To successfully rebrand, all older versions of the logo should be eliminated as quickly as possible. By the time of the official launch date, no old logos should be on any computers, stationary, collateral or signage. Nothing should reflect the previous design or color scheme. All team members around the globe should be on-board and help in this process.

5. Don’t just change the logo

Revitalizing your core values and reiterating who you are, possibly with a fresh campaign and new thrust that reminds your customer base of your values - is an effective way to rebrand successfully. Only changing the logo and colors will be a flash in the pan, and a somewhat wasted expense. Capitalize on the change to boost your growth potential. Be sure to allow this change to bring new life and excitement around who you are. Improve internal culture by passionately sharing with your team where you want to be in 5/10/20 years.

6. Name the campaign

As a step in the revitalizing direction, the fresh campaign just mentioned should give a clear focus for the audience. Something like “2020 Vision” is a great name to speak about the launch of the new logo (probably projected for January 2019), speaks of clarity and also hints at the new decade that will host the new brand.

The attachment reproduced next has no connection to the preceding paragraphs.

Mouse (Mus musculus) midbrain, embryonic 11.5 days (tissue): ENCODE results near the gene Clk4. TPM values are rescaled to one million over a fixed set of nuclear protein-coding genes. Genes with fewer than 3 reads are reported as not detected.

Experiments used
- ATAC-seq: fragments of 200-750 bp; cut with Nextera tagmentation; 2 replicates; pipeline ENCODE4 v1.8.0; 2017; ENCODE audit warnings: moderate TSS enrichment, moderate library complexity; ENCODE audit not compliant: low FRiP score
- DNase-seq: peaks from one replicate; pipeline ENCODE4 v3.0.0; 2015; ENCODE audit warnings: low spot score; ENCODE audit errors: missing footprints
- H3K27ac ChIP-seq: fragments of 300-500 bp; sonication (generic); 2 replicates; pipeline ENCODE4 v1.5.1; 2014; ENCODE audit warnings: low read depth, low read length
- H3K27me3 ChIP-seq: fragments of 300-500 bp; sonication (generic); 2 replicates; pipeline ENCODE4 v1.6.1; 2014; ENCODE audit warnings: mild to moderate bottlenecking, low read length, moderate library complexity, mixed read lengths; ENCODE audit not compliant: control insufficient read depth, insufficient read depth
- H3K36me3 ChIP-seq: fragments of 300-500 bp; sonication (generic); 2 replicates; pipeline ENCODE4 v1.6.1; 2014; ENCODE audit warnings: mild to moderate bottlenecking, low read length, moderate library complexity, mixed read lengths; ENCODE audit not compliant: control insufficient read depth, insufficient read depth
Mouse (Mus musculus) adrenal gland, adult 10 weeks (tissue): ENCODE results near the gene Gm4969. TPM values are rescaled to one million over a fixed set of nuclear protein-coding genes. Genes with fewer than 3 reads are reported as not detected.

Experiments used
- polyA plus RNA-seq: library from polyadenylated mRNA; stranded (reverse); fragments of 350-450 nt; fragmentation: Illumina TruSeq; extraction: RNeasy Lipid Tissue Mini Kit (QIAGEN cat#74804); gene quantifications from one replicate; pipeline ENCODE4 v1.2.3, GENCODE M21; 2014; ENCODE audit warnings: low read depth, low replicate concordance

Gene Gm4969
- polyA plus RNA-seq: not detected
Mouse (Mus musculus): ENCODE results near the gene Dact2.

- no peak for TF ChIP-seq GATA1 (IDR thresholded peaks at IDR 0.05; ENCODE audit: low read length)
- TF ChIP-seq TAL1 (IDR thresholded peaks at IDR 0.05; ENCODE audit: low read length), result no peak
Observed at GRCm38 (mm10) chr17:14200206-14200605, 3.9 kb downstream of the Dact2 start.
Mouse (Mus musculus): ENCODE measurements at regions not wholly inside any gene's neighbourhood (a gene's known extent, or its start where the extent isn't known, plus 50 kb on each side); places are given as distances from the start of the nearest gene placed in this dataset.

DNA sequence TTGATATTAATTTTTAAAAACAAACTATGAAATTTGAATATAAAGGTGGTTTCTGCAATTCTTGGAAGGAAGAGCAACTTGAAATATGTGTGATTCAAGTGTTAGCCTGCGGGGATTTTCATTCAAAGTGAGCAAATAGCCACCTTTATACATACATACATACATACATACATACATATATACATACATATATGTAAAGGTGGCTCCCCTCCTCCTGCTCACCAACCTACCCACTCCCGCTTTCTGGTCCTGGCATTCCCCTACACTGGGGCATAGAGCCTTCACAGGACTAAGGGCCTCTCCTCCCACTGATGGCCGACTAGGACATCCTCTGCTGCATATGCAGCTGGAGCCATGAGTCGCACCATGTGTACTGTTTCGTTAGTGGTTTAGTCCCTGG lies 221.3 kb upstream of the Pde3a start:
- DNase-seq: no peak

7. Make sure you can maintain the adjustment

Create support materials to help you communicate the branding—from a style guide to an FAQ—and make sure you have a system not only for rolling out your new logo but also an approval process for future communications so your branding stays powerful and consistent for the long haul.

8. Count the cost

Do your homework and get some opinions from the geeks in your office as to where this will hit the wallet. Be ready to spend some cash, and be sure that the cash invested is headed towards the results you want. Here are some considerations for costs:

a. signage and collateral - biggest expense, esp. if you are helping every mission family member replace their existing resources, prayer cards, promo items like pens/mugs/shirts

b. international ripple - what costs are involved on the international scale. what ramifications and additional funds are needed to support the change.